It’s important for new kayakers to know how to paddle safely. Here is a list of tips and tricks to help any beginner get started.

Paddlers, beginner or expert, should wear a lifejacket at all times.

1 Always Wear A Lifejacket

It’s a rookie mistake not to wear a lifejacket out on the water.  Experienced paddlers wear them all the time.

Your lifejacket should be snug and comfortable. It should not lift up when you pull on the shoulders.

85% of fatal canoe accidents and 48% of kayaking fatalities involve people who were not wearing a life jacket. Don’t be a statistic.

For more information on fitting lifejackets, go to:

It's important for paddlers to know their limits and when to turn back to shore.

2 Know Your Limits

Be honest with yourself. If you feel unsafe or uncomfortable in certain conditions, don’t be afraid to return to shore.

Part of this is knowing the capabilities of your craft. Most kayaks, canoes, and SUPs are designed for use in protected waters. Specialized boats are used for whitewater, surf, and paddling on exposed water. If you’re looking to improve your skills, it’s best to practice in safe conditions with expert paddlers.

If you shouldn’t be driving, you shouldn’t be paddling. Drinks and drugs are even more dangerous on the water. Coast Guard and state BUI laws apply to all vessels, including recreational canoes, kayaks, and SUPs.

Channel 16 on a handheld VHF radio will connect you with the Coast Guard during emergencies.

3 Carry The Paddling Essentials


  • Always bring drinking water with you.
  • Keep signaling devices, like whistles, mirrors, and flares, in your lifejacket pocket.
  • Sit-inside kayakers should carry a paddle float and pump.


  • A handheld VHF radio will connect you with the Coast Guard and commercial boat traffic. Use Channel 16 for emergencies.
  •  A Personal Locator Beacon or PLB will relay your location to rescue agencies if you’re in trouble.
  • Carry your cellphone in a waterproof case, and always tell a friend before you go.


  • Carry extra layers of clothing in a dry bag.
  • Bring energy bars or lunch for longer outings.

A stranded kayaker is beached on the rocks due to unpredictable wind and weather.

4 Plan For Changing Weather Conditions

The forecast may be calling for a perfect paddling day—but unpredictable weather is always a threat. Checking tides, river levels, and the time the sun rises and sets is also important.

For canoeists and kayakers, air temperature is less important than wind speed and direction. Rain can be a nuisance, but lightening is dangerous. Always be on watch for dark clouds on the horizon and changing temperatures and wind directions—these often precede a squall or thunderstorm.

You should always have an exit plan in the case of a fast-moving thunderstorm. Never wait for bad weather. If you suspect it to get worse, get off the water immediately.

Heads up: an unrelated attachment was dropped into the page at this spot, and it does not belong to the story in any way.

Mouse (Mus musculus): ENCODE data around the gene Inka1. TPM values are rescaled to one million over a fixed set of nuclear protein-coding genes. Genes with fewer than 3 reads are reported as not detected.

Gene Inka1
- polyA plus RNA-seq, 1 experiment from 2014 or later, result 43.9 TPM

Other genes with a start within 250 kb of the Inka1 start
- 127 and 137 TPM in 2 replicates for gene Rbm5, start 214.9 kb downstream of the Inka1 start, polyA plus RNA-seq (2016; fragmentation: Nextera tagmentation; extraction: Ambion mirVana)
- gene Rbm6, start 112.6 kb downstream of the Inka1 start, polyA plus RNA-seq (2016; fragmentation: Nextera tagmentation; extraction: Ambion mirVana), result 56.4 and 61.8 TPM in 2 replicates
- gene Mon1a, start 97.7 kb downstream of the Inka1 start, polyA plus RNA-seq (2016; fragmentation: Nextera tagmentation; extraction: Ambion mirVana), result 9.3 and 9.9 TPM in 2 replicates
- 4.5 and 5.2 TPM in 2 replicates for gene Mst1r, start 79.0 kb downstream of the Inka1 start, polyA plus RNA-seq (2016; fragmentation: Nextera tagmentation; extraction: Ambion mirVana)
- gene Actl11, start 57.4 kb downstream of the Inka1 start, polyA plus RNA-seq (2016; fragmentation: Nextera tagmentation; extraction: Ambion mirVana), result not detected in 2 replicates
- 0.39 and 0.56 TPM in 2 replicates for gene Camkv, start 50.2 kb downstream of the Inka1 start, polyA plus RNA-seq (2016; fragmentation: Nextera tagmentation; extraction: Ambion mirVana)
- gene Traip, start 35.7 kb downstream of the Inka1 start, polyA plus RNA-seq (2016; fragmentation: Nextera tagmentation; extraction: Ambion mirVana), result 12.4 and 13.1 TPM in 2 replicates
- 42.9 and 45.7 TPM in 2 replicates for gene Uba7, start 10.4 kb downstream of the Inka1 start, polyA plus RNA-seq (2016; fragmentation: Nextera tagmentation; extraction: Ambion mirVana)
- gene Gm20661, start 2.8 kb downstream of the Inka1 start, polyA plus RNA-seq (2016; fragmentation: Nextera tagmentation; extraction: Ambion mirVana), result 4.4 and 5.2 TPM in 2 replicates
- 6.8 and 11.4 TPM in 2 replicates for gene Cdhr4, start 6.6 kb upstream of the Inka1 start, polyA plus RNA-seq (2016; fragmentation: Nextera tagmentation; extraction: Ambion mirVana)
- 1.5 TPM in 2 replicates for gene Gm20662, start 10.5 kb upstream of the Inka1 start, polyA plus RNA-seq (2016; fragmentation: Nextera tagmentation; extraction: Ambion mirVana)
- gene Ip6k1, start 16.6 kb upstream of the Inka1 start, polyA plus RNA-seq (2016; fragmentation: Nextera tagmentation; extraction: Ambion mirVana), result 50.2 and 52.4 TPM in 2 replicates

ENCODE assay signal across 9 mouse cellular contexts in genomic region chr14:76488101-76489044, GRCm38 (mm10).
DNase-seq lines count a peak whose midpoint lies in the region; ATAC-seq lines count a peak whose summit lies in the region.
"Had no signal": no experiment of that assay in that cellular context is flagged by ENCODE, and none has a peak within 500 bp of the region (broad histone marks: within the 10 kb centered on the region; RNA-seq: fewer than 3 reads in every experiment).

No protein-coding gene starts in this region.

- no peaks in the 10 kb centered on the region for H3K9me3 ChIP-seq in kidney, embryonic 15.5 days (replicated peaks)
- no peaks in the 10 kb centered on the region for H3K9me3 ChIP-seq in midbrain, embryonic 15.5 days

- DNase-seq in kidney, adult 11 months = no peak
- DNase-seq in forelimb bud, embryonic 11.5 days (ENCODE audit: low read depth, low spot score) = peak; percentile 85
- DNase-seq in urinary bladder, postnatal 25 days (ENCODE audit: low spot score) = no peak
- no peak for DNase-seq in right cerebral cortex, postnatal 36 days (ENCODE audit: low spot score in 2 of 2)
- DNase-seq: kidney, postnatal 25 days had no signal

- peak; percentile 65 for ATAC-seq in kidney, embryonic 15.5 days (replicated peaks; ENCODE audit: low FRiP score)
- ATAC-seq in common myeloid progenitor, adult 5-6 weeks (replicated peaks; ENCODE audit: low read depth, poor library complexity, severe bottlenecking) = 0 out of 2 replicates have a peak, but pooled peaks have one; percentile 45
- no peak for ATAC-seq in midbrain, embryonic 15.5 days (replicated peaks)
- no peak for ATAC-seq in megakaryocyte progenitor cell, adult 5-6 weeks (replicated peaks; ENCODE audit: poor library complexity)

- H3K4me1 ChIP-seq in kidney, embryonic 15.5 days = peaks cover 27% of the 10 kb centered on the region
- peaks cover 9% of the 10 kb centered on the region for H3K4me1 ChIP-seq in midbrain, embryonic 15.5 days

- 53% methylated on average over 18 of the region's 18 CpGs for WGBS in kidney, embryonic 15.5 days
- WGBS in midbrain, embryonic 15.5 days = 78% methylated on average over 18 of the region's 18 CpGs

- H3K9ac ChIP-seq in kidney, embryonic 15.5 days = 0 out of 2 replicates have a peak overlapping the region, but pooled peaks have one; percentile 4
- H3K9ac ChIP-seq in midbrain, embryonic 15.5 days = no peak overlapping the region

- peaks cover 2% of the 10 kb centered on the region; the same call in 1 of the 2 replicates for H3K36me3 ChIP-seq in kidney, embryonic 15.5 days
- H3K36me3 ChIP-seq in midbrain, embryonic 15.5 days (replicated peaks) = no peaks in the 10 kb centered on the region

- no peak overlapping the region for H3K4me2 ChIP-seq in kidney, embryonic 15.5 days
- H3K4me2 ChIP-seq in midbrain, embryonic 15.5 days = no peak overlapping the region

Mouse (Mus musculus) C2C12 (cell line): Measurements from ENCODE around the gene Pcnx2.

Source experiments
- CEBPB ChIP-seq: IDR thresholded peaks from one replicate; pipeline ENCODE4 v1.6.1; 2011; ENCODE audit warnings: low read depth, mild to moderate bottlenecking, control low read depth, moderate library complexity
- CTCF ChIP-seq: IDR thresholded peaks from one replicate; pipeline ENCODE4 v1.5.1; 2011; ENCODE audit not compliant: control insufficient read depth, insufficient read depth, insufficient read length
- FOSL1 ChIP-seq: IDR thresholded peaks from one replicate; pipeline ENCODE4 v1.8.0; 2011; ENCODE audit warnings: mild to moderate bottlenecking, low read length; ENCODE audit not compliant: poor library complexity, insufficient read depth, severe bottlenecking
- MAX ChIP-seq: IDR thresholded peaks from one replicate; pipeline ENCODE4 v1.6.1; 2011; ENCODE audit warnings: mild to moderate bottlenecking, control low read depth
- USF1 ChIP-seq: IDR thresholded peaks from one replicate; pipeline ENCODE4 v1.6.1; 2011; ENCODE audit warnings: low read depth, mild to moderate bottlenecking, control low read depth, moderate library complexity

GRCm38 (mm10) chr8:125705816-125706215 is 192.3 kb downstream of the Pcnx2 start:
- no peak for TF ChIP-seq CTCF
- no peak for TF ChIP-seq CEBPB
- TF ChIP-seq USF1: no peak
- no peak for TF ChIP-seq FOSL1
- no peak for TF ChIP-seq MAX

Paul Kuthe makes sure he is seen by a large boat ahead.

5 Make Yourself Seen

Choose a brightly coloured outfit so other people can see you in the water. This can be improved by carrying a light. High visibility strobes and running lights are available at your local paddling shop.

Like driving, never assume that power-boaters can see you. Avoid high-traffic areas and be aware that factors like fog and glare make it more difficult for others to spot you.

The “Rules of the Road” govern all boat traffic. Knowing these simple rules will help you anticipate where other boats will go, and help you stay safe.

Always tell a friend when and where you're going.

6 Tell A Friend

Telling a friend where and when you are paddling will ensure that someone knows where you are in case you get into trouble. It’s a good idea to make a habit out of this and keep a “float plan” template on your phone or computer.

You should include the four Ws:

  1. Who: Your name and the names of any others paddling with you.
  2. Where: Where you will be going.
  3. When: When you are expected to launch and return, and at what point to notify the authorities if you don’t return as scheduled.
  4. What to do: A plan for what to do if you don’t return.

A dry suit will keep you dry, comfortable, and warm on or in the water.

7 Dress For Immersion

The human body loses heat about 25 times faster in water than it does when dry. Avoid cotton clothing (like t-shirts and jeans) as they retain water and accelerate cooling when wet.

Today’s paddling gear uses high-tech fabrics to keep you dry and comfortable. A wet suit or dry suit will keep you warm when immersed in cold water.

Remember: Children lose body heat faster than adults.

Instructor Kate Kuthe demonstrates how to paddle properly.

8 Take A Paddling Class

Taking a class will teach you the skills and technique necessary to make paddling safe and enjoyable. It’s the best place to meet fellow paddlers with similar skills and interests, and in a fun and safe environment.

Check with your local paddle shop for a list of paddle classes in your area. You can find a list of ACA-certified instructors at

A mother makes sure her child is safely buckled into their lifejacket.

9 Learn More

Watch the 8-part Safe Paddling Video Series, and find paddling tips, gear lists and safety resources from Canoe & Kayak magazine, the ACA Canoe-Kayak-SUP-Raft Rescue and the United States Coast Guard.


View the full Safer Paddling Series PDF here.


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